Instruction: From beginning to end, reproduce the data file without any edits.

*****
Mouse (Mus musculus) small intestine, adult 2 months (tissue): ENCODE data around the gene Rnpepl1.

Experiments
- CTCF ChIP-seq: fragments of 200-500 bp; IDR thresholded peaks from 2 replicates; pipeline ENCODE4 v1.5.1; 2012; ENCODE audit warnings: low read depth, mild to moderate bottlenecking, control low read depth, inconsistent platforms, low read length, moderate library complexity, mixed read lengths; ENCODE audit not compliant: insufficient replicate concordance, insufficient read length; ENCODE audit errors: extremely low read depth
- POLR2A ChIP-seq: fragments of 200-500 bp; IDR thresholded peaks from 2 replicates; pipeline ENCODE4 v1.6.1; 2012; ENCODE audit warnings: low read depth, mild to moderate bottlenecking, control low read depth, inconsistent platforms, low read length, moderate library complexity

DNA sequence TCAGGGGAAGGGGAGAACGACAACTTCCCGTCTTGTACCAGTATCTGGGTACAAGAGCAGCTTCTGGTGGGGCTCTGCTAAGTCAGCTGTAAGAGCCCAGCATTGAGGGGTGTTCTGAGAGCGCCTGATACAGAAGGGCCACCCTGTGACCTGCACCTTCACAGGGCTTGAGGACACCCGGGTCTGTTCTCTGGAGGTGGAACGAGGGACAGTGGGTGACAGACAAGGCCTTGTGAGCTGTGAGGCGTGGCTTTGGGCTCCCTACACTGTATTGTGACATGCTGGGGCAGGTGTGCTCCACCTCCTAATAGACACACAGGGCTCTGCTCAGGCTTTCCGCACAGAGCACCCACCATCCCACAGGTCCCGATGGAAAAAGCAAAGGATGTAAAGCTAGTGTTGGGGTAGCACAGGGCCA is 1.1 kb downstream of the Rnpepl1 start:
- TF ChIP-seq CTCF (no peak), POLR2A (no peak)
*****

Mouse (Mus musculus) small intestine, adult 2 months (tissue): ENCODE data around the gene Rnpepl1.

Experiments
- CTCF ChIP-seq: fragments of 200-500 bp; IDR thresholded peaks from 2 replicates; pipeline ENCODE4 v1.5.1; 2012; ENCODE audit warnings: low read depth, mild to moderate bottlenecking, control low read depth, inconsistent platforms, low read length, moderate library complexity, mixed read lengths; ENCODE audit not compliant: insufficient replicate concordance, insufficient read length; ENCODE audit errors: extremely low read depth
- POLR2A ChIP-seq: fragments of 200-500 bp; IDR thresholded peaks from 2 replicates; pipeline ENCODE4 v1.6.1; 2012; ENCODE audit warnings: low read depth, mild to moderate bottlenecking, control low read depth, inconsistent platforms, low read length, moderate library complexity

DNA sequence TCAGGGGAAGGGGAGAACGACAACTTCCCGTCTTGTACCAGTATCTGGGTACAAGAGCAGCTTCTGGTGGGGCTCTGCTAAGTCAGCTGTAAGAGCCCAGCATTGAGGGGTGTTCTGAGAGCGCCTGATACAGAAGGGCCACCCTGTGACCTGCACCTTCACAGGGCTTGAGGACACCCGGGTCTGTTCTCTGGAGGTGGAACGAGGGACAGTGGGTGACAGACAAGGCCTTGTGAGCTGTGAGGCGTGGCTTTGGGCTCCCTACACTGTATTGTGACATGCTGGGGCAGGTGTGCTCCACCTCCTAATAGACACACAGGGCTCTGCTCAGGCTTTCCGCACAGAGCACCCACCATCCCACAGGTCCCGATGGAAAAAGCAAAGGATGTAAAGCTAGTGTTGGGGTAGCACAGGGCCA is 1.1 kb downstream of the Rnpepl1 start:
- TF ChIP-seq CTCF (no peak), POLR2A (no peak)